Arthritis : Exercise to Ease Arthritis

Alyssa Harvey, Daily News, Bowling Green, Ky.

During the tune "Boogie Woogie Bugle Boy of Company B," one of the participants of the Arthritis Foundation Exercise Program at the Warren County Senior Center did a short dance Thursday during the class.

It wasn't long, though, before senior center manager Claudia Anderson led the class through some gentle stretching and cardiovascular exercise to help with the aches and pains that sometimes come with arthritis.

"Reach out and press," she said as she pushed her arms in front of her. "Now kick. The reason we do cardio is for our heart and lungs."

Anderson, who is certified by the foundation to do the classes, put the seniors through their paces. When some of the participants had trouble getting some of their steps in order, they joked and laughed with one another.

"You know what they say about not being able to walk and chew gum at the same time," Anderson said, laughing.

The participants got their chance to laugh with Anderson. The joke was on her when she forgot a part of the routine.

"Oh, hush," she said, laughing.

"It's a brand-new class. It was scheduled to end in November but will be a regular class, so we want people to join in at any time," Anderson said.

While the class is specifically geared to help people with the disease increase joint flexibility and range of motion and maintain muscle strength, not every member of the class has arthritis, Anderson said. Some of the exercises included squats while holding a chair, calf raises and others to work the shins and triceps.

"The more you exercise, the more you keep your mobility and range of motion," she said. "Anybody can come."

When talking about the importance of movement, Anderson compares the synovial fluid -- which reduces friction in the joints -- to the oil needed by the Tin Man in the film "The Wizard of Oz."

"The synovial fluid is our oil," she said. "The only way to release it is to move."

The class is definitely needed, Anderson said. So far, 11 people are signed up, but Anderson said she wouldn't mind seeing it grow.

"A lot of people don't understand how important exercise is to keep moving," she said.

-- For more information, call 783-4484 or 782-3162.

Safety tips

The Arthritis Foundation Exercise Program cautions that when doing the exercises:

-- Listen to your body. Pain is a warning.

Remember the Two-Hour Pain Rule. Some muscle soreness is a normal response to exercise. If you develop joint pain that lasts for two hours or more after exercising, then cut back. If pain suddenly gets worse during an exercise, stop doing it.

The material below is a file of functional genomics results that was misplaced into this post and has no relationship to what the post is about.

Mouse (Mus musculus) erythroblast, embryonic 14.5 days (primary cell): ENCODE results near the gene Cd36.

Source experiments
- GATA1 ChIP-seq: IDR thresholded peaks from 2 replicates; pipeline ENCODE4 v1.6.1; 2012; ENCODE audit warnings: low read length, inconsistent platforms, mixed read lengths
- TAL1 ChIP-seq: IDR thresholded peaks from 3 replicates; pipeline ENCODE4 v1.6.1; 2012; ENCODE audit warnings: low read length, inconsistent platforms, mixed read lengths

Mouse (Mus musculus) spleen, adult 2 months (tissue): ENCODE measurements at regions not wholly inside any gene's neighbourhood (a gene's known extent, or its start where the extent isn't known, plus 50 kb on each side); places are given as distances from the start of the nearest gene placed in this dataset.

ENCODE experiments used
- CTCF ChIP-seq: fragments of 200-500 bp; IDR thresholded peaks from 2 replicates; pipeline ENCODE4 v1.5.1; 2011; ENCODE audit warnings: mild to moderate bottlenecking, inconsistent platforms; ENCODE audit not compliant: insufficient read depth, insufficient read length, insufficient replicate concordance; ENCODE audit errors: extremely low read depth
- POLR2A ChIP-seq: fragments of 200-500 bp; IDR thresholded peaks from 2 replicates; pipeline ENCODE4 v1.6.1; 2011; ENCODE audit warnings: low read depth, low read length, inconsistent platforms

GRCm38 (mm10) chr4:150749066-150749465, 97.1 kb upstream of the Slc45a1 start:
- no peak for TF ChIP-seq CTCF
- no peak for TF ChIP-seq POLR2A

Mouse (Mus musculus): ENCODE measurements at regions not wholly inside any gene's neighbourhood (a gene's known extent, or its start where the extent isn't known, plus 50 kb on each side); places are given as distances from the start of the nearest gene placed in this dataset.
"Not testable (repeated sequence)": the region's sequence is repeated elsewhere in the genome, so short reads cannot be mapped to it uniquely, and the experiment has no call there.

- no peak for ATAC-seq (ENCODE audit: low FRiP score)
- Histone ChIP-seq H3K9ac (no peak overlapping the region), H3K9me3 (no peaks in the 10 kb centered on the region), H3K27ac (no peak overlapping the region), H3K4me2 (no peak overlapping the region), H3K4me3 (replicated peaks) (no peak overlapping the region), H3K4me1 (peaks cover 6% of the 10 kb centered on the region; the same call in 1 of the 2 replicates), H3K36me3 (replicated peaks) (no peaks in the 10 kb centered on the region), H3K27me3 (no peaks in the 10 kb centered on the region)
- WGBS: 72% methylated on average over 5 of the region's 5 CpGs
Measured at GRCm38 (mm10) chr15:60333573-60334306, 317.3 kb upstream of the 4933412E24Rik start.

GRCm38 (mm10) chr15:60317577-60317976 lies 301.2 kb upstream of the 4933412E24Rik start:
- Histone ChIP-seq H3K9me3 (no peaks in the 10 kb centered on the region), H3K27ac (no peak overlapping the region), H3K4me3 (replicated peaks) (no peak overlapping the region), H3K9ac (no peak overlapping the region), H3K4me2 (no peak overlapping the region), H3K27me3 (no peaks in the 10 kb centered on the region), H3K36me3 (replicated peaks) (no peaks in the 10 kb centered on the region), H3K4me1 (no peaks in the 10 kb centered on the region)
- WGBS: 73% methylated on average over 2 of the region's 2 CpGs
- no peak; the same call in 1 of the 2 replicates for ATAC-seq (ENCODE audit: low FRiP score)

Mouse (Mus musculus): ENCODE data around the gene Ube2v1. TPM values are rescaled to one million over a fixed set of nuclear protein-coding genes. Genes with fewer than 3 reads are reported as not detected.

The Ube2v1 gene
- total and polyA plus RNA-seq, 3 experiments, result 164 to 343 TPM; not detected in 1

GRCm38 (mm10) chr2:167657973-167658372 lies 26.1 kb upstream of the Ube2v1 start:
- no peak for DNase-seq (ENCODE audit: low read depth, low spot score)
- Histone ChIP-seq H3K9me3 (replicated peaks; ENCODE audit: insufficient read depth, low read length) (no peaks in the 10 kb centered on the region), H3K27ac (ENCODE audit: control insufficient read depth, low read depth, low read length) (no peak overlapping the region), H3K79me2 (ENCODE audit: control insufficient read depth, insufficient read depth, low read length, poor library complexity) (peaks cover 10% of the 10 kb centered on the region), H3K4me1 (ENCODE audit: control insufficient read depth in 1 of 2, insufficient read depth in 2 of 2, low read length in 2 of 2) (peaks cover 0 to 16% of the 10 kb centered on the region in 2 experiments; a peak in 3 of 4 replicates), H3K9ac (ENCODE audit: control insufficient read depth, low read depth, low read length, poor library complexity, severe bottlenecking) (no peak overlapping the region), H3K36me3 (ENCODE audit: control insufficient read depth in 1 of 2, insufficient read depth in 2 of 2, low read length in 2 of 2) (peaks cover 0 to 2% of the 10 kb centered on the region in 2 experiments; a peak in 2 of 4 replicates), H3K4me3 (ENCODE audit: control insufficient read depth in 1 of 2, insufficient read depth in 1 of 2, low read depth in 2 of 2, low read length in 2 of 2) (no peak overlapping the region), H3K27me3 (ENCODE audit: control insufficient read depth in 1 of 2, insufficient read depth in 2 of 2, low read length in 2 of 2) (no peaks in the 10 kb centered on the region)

Normal reactions to exercise include increased breathing and heart rate, some sweating and mild muscle aches. Stop exercising immediately if you get chest pain, severe shortness of breath, dizzy or nauseous. Other unhealthy reactions and signs of overexertion include excessive pain, fatigue, increased weakness and joint swelling.

If you have an inflamed joint -- one that is hot, red, swollen and painful -- only gently move it through its range of motion.

-- Move your joint until you feel a gentle stretch. Don't move past the point where you experience more pain than you usually have.

-- Move slowly and gently, giving your muscles time to relax between each repetition. Avoid quick, jerky movements. It is more important to try to reach your joint's full range of motion rather than increasing speed.

-- Combine breathing with exercising. Breathing correctly will help reduce muscle fatigue. Counting out loud will help you breathe deeply enough.

-- Begin slowly with just a few repetitions of each exercise, and gradually add more repetitions. Remember, if you've been inactive for a long time, it will take awhile to get into shape.

-- Move at your own pace. Don't try to keep up with anyone else.

Remember that many people with arthritis have ups and downs, so setbacks may occur. An exercise done easily one day may be too hard the next. Don't get discouraged and stop -- just cut back and do what you can.

If you notice a big change in what you can do, contact your doctor or therapist.

-- Never allow anyone to assist you in moving one of your body parts unless that person has received specific instructions from a physical therapist.

-- During class sessions, don't invent new exercises or substitute exercises you learned elsewhere. Avoid recommending other exercises that are not part of the program to other participants.

-- Don't neglect your medical routine. The exercises in the program do not replace exercises prescribed by a doctor or therapist. Exercise is just one part of arthritis care. Other treatments include medication, rest, joint protection, heat and cold treatments, etc.

-- Some of the exercises included in the Arthritis Foundation Exercise Program may not be helpful for people with severe joint problems and those who have had joint replacement surgery. Don't do any movements you've been told to avoid by a doctor or therapist.

(c)2012 the Daily News (Bowling Green, Ky.)

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